Intercultural communication aims at sharing information across different cultures and social groups. Communication styles vary largely across cultures, and communication norms are expressions of each culture’s values. The essence of cross-cultural communication has more to do with attracting responses than sending messages. The fundamental question is “am I triggering the response I want?”
Getting the meaning, not just the words
I was living for the first time in Africa (Niger) in a small village within the Sahel. I enjoyed sleeping under the open sky and waking up with the sun every morning. “What beautiful weather we have today,” I used to say, looking at the large, immaculate blue sky. My Nigerien colleagues never responded nor reacted to my “daily weather report.” Nine months after my arrival, the rainy season started, and all my colleagues became absolutely ecstatic. “Have you seen what beautiful weather we have today?” they told me every morning. Without a doubt, the meaning of words depends on the context in which they are used (to be continued…).
“Reading the air”
As the rainy season started in Niger, I was delighted to see how the dry and arid Sahel transformed into a lush green scenery almost overnight. I particularly loved the fact that my little mud and thatch house was suddenly surrounded by grass. It was as if suddenly I had a garden. The villagers who used to visit me regularly seemed less enthusiastic about my green space. “Ariane, you should cut the grass,” some told me. “Oh, it gives a touch of color and it reminds me of Switzerland. I now understand why you love the rainy season that much” I replied. And I didn’t cut anything.
But one evening I came back to my hut. And what did I see…?
Rushing through the village, and telling the villagers about my encounter with this snake, they simply looked at me and said, “Well, we told you to cut the grass.”
Different ways of “packaging the message
What is considered “good communication” differs from one culture to another. I grew up in a culture where messages are generally understood at face value. Precise, simple, explicit, and clear communication is usually valued. What is said, not how it is said, is key. Would the villagers in Niger have told me, “Ariane, grass attracts snakes. Cut the grass and you won’t have any snakes,” I would have been the first person to cut the grass. In hindsight, of course, I should have asked them why I should cut the grass. Believe me, I would today.
In Niger, messages tend to be implied and not plainly stated. Understanding may depend on reading between the lines, or “reading the air” to look for cues for what isn’t said. How things are said, not what is said, is key. It’s very likely that most Africans know that grass attracts snake and, therefore, do not need it to be stated explicitly. Coming from Switzerland, I may expect bees or dog poo in grass, but definitely not snakes!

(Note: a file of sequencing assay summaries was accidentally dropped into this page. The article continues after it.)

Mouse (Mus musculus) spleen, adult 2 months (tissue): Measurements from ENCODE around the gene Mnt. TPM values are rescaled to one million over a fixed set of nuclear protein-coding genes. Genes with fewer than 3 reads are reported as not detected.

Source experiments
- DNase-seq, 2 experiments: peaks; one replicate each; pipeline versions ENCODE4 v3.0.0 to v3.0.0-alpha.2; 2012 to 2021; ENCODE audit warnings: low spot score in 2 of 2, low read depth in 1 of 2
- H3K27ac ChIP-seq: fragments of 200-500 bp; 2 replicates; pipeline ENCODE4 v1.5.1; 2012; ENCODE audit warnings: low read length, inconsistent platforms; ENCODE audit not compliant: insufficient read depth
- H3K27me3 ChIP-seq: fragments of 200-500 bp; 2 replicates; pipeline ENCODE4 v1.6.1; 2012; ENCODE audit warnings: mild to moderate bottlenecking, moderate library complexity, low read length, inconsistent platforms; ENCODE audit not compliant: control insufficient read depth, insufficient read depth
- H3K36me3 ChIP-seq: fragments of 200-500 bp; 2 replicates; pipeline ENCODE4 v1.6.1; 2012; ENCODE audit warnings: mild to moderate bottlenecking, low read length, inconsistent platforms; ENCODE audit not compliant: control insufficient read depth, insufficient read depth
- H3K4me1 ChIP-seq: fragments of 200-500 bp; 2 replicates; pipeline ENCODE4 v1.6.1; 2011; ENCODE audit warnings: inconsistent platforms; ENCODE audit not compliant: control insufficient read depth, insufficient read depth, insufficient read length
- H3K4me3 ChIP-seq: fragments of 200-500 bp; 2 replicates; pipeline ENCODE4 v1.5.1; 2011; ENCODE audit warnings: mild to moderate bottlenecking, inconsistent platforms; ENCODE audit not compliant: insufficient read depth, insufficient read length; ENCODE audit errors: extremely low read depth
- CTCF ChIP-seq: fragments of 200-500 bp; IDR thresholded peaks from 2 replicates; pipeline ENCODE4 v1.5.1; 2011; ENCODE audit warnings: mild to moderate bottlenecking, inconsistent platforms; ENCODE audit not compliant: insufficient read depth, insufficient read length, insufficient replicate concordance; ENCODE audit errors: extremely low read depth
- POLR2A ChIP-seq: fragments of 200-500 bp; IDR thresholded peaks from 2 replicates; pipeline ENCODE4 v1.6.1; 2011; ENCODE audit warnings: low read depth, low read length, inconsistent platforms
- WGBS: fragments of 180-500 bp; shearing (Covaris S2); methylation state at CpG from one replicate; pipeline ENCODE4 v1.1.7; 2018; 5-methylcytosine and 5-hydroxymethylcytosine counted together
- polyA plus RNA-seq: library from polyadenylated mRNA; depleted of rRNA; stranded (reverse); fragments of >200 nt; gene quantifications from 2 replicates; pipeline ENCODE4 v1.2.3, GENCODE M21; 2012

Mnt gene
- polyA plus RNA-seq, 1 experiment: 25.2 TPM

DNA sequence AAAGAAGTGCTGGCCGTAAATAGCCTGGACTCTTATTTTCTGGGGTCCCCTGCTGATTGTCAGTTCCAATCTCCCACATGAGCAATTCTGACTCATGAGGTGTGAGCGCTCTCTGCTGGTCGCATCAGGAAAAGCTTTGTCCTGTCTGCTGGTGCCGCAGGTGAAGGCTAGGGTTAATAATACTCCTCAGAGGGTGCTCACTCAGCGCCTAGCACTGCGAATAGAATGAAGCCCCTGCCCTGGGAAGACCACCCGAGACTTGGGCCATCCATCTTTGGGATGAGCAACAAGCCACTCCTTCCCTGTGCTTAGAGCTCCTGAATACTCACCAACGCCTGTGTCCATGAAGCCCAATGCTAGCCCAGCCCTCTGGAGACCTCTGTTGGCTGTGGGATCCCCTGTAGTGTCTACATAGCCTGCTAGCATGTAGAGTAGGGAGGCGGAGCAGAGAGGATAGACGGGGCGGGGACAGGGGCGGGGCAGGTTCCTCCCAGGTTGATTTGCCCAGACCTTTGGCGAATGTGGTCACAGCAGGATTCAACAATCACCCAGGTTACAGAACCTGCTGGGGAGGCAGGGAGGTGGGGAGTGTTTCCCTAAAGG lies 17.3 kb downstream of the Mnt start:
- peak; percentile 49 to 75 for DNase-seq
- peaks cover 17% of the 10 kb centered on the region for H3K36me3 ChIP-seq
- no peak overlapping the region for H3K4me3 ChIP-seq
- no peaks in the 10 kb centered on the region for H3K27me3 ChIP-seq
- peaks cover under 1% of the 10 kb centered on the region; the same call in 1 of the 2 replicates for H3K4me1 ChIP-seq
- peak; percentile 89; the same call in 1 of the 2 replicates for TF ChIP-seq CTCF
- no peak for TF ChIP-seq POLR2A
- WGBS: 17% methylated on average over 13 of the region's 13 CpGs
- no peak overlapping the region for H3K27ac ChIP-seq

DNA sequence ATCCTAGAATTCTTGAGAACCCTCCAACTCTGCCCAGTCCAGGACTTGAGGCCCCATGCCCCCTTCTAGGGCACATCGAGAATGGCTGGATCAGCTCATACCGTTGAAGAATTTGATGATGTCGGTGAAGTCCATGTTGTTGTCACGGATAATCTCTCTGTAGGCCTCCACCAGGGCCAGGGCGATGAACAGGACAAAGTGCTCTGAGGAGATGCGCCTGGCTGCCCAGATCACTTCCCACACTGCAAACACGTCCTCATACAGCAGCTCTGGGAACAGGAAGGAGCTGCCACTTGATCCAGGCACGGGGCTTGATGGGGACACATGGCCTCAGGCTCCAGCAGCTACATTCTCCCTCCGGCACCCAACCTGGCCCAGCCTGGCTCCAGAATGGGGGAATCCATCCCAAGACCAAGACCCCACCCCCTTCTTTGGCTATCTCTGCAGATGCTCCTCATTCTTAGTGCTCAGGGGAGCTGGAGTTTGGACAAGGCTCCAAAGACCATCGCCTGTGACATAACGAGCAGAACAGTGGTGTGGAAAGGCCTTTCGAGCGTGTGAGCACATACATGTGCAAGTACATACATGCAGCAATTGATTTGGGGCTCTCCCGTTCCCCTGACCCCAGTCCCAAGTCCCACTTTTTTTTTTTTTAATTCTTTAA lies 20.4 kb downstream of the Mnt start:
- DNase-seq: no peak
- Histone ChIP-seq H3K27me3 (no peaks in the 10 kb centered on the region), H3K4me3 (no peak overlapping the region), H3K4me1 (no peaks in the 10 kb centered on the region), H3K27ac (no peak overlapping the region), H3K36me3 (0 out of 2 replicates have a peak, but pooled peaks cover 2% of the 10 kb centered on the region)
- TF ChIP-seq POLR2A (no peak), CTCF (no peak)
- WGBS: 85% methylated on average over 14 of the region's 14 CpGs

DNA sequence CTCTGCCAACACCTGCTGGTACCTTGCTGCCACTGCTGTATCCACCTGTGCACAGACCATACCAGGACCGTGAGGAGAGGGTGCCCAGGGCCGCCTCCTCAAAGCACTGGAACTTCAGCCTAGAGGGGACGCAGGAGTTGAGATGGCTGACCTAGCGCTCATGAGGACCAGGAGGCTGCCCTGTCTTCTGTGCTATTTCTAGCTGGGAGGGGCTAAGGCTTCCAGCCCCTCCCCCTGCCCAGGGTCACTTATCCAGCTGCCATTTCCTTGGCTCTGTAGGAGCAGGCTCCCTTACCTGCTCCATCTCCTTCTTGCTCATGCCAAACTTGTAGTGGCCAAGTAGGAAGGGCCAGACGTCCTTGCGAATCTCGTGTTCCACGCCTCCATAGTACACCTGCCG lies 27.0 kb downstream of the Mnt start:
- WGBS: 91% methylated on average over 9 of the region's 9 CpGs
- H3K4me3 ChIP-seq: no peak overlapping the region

“Communication is culture – culture is communication.”– Edward T. Hall
Lost in translation
The only way to bridge intercultural differences is through communication, which, paradoxically, is the source of most misunderstandings between people of different backgrounds.
- Misunderstanding in meaning of words: An American director was put off by the response of a European colleague (non-native English speaker) stating that he was “hardly” working on a project, while he meant to say that he was working hard on it.
- Misunderstandings in use of civilities: Is Mrs. Curdy, Madam, Dear Ariane, Hi Ariane, Ariane:…, or simply Hi the appropriate form of address in professional emails?
- Misunderstanding in the way we convey messages: “Klartext” – plaintext/straight talk, or reading between the lines; saying “no” clearly, or hoping that “maybe, perhaps, I’ll try” is understood as such?
→ Edward T. Hall, the founding father of intercultural communication as an area of study, always insisted that reflecting on different communication styles was the most fundamental and important aspect to consider in an international/intercultural environment in order to trigger the response we expect (be it with colleagues or customers).
* Edward T. Hall, Jr. (1914 – 2009), American anthropologist and cross-cultural researcher